HOME  |  NEWS  |  BLOGS  |  MESSAGES  |  FEATURES  |  VIDEOS  |  WEBINARS  |  INDUSTRIES  |  FOCUS ON FUNDAMENTALS
  |  REGISTER  |  LOGIN  |  HELP
Page 1/3  >  >>
Jon Titus
User Rank
Blogger
Total cost, about $30
Jon Titus   7/11/2012 5:22:31 PM
NO RATINGS
I have a well-stocked supply of electronic "stuff," so this project won't cost more than about $US 30. I have bi-color (green-red) LEDs, small toggle switches, a few resistors, and wire on hand.  I just ordered a heavy-duty case and some contact strips.

This primitive blog tool won't let me post a schematic diagram of the simple circuit, so I have put it here: http://www.hendrielane.com/Sprinkler.jpg

Charles Murray
User Rank
Blogger
Re: Total cost, about $30
Charles Murray   7/11/2012 7:03:26 PM
NO RATINGS
Jon: The dilemma you cite -- putting all the bells and whistles in software -- is one that has confounded the auto industry, too. Doing such things in software, you end up with a series of nested menus and a manual in your lap.

Jon Titus
User Rank
Blogger
Re: Total cost, about $30
Jon Titus   7/11/2012 7:07:23 PM
NO RATINGS
True.  In a few years we'll probably look for a new car.  I hope to find one without all sorts of confounding electronics.  I like gadgets as much as anyone, but they shouldn't stand in the way of getting things done as easily as possible.

Chipmonger
User Rank
Iron
Re: Total cost, about $30
Chipmonger   7/11/2012 7:10:02 PM
NO RATINGS
I did almost the same many years ago by placing a single switch in the common lead to the sprinkler valves.  Where I live, we frequently have a few consecutive days of morning showers. During those days I open the switch thus disabling the valves. During the drier days, I close the switch and watering resumes as programmed. I located the switch indoors to make it convenient. More recently, I replaced the switch with a relay. The relay is connected to a low-power embedded web server. I can now control it from my iPad.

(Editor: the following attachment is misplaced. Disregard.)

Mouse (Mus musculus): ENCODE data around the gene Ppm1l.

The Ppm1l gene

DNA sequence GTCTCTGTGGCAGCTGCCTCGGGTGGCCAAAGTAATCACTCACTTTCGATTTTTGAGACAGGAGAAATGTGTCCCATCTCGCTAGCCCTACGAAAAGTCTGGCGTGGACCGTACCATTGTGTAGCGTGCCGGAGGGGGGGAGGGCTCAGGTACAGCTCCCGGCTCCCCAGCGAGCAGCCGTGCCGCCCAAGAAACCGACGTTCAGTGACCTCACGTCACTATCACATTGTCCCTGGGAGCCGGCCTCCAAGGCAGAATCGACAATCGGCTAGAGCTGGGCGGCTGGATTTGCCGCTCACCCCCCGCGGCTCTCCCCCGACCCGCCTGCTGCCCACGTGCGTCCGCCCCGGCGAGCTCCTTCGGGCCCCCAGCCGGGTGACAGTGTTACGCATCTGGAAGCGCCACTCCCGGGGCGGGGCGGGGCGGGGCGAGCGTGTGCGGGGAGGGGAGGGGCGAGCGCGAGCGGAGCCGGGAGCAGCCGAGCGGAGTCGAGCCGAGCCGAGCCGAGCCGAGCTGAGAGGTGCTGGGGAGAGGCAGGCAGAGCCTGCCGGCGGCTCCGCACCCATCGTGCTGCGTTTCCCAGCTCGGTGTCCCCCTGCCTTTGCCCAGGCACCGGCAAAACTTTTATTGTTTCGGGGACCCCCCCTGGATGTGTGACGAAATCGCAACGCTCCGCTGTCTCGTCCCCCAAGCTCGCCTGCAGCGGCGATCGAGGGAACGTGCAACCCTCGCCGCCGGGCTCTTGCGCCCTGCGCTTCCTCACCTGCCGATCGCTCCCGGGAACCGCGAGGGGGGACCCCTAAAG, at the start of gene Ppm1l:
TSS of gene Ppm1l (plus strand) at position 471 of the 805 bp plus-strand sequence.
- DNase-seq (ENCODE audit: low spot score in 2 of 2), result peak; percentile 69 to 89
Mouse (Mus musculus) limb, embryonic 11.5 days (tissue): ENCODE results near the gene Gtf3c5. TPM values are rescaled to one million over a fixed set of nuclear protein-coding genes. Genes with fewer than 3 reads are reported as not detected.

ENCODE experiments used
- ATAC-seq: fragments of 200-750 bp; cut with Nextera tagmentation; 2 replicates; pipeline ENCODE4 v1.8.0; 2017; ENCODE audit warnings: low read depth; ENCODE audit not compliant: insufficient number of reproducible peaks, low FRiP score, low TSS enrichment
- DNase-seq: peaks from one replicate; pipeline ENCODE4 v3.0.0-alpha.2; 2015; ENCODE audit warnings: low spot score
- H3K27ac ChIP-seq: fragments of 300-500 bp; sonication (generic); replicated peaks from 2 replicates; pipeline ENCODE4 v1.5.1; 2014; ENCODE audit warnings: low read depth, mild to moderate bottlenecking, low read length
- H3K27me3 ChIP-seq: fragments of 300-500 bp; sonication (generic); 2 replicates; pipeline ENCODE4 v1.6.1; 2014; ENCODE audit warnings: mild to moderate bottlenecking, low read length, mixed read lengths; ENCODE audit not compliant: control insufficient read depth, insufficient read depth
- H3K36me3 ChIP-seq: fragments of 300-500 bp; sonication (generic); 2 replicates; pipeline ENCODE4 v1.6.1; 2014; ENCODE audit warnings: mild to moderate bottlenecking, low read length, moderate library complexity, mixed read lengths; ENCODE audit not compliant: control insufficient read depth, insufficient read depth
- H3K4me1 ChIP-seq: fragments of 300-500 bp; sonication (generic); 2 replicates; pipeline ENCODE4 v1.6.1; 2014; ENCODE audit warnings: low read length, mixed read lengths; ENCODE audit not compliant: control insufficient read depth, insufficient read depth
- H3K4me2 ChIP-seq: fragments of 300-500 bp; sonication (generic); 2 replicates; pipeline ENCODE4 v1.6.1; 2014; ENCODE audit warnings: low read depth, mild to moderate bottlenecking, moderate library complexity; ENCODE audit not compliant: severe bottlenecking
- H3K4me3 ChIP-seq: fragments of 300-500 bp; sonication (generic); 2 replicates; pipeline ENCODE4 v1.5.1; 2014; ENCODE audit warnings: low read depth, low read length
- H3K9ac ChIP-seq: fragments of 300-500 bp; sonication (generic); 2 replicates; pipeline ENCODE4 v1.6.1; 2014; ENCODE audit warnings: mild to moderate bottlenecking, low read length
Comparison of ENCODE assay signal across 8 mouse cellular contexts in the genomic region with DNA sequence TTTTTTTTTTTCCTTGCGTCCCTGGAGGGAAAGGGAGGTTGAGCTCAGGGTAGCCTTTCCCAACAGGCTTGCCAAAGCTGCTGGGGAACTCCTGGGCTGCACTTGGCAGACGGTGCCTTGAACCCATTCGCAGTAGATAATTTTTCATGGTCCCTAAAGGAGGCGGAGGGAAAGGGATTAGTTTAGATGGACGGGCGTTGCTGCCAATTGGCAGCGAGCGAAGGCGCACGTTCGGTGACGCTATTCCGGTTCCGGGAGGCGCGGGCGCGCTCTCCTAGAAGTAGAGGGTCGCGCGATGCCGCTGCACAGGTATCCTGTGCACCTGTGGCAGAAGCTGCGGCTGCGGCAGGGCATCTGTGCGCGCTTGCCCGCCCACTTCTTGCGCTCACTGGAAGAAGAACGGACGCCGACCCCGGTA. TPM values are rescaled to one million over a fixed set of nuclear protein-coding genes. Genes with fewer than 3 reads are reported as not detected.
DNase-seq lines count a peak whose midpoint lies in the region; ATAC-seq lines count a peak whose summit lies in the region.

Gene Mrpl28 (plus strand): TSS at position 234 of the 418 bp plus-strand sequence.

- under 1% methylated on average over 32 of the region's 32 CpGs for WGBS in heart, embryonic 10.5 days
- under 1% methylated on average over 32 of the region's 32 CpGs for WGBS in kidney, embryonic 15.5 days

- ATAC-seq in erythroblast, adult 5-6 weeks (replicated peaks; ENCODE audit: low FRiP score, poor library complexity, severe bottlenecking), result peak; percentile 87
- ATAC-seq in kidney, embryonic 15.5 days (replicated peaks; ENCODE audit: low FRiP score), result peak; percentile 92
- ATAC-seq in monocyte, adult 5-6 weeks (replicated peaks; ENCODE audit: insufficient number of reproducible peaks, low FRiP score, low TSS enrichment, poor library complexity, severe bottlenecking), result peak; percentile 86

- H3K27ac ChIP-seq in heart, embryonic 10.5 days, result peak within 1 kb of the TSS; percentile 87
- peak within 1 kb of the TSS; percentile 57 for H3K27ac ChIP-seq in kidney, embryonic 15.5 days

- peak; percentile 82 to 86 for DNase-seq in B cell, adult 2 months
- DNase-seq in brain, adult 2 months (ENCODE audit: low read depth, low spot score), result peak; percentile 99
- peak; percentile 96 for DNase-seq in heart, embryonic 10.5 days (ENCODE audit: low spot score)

Jon Titus
User Rank
Blogger
Re: Total cost, about $30
Jon Titus   7/11/2012 7:30:06 PM
NO RATINGS
That's cool.  Contact Design News editor Rob Spiegel about submitting it as a Gadget Freak:  rob.spiegel@ubm.com.

Rob Spiegel
User Rank
Blogger
Re: Total cost, about $30
Rob Spiegel   7/11/2012 9:07:49 PM
NO RATINGS
Good luck finding a car without confounding electronics, Jon. Some of those electronics, though, can be pretty handy. Some are annoying, though. My Taurus locks the backdoors when I turn off the ignition. If I have passangers or packages in the backseat, I have to remember to unlock the doors before exiting the car.

naperlou
User Rank
Blogger
Re: Total cost, about $30
naperlou   7/12/2012 9:37:15 AM
NO RATINGS
Well, Chuck, the UI can be better.  I have the same brand of sprinkler system.  I find it interesting that the controller box in the picture looks fancier more colorful, but is EXACTLY the same as the one I have.  I guess that in a business like this, the core competency is not the controller, but the system parts.  There are lots of controller electronics and displays that would make this easy and do what Jon wants.  On the other hand, Jon's solution is a good one.  We have exactly the same problem.

JRThro
User Rank
Iron
Re: Total cost, about $30
JRThro   7/12/2012 10:09:01 AM
NO RATINGS
Charles Murray, you're absolutely right about that.

I own a 2008 Saturn Astra, and I'm completely unable to set the clock without referring to the owner's manual. I can never remember the steps required to get to the clock controls via the car's "Board Computer" and display, because it's not something I need to do very often.